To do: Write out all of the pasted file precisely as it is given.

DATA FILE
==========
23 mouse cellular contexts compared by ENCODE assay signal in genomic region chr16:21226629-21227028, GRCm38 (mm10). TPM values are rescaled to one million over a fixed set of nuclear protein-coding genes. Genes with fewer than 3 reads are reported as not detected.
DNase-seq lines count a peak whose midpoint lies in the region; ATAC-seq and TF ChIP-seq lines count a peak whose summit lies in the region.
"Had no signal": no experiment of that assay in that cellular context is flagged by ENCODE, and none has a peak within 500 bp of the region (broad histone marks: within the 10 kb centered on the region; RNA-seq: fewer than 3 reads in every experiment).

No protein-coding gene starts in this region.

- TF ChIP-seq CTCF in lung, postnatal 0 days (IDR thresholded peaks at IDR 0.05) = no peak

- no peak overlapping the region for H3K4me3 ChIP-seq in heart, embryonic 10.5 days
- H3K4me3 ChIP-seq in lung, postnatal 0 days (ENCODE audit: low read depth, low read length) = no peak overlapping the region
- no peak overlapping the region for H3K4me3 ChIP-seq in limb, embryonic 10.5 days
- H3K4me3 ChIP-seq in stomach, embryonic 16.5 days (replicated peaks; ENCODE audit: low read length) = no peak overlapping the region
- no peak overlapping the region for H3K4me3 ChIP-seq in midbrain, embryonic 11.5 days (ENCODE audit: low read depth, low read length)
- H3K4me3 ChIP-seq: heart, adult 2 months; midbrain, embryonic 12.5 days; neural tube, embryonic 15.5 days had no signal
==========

23 mouse cellular contexts compared by ENCODE assay signal in genomic region chr16:21226629-21227028, GRCm38 (mm10). TPM values are rescaled to one million over a fixed set of nuclear protein-coding genes. Genes with fewer than 3 reads are reported as not detected.
DNase-seq lines count a peak whose midpoint lies in the region; ATAC-seq and TF ChIP-seq lines count a peak whose summit lies in the region.
"Had no signal": no experiment of that assay in that cellular context is flagged by ENCODE, and none has a peak within 500 bp of the region (broad histone marks: within the 10 kb centered on the region; RNA-seq: fewer than 3 reads in every experiment).

No protein-coding gene starts in this region.

- TF ChIP-seq CTCF in lung, postnatal 0 days (IDR thresholded peaks at IDR 0.05) = no peak

- no peak overlapping the region for H3K4me3 ChIP-seq in heart, embryonic 10.5 days
- H3K4me3 ChIP-seq in lung, postnatal 0 days (ENCODE audit: low read depth, low read length) = no peak overlapping the region
- no peak overlapping the region for H3K4me3 ChIP-seq in limb, embryonic 10.5 days
- H3K4me3 ChIP-seq in stomach, embryonic 16.5 days (replicated peaks; ENCODE audit: low read length) = no peak overlapping the region
- no peak overlapping the region for H3K4me3 ChIP-seq in midbrain, embryonic 11.5 days (ENCODE audit: low read depth, low read length)
- H3K4me3 ChIP-seq: heart, adult 2 months; midbrain, embryonic 12.5 days; neural tube, embryonic 15.5 days had no signal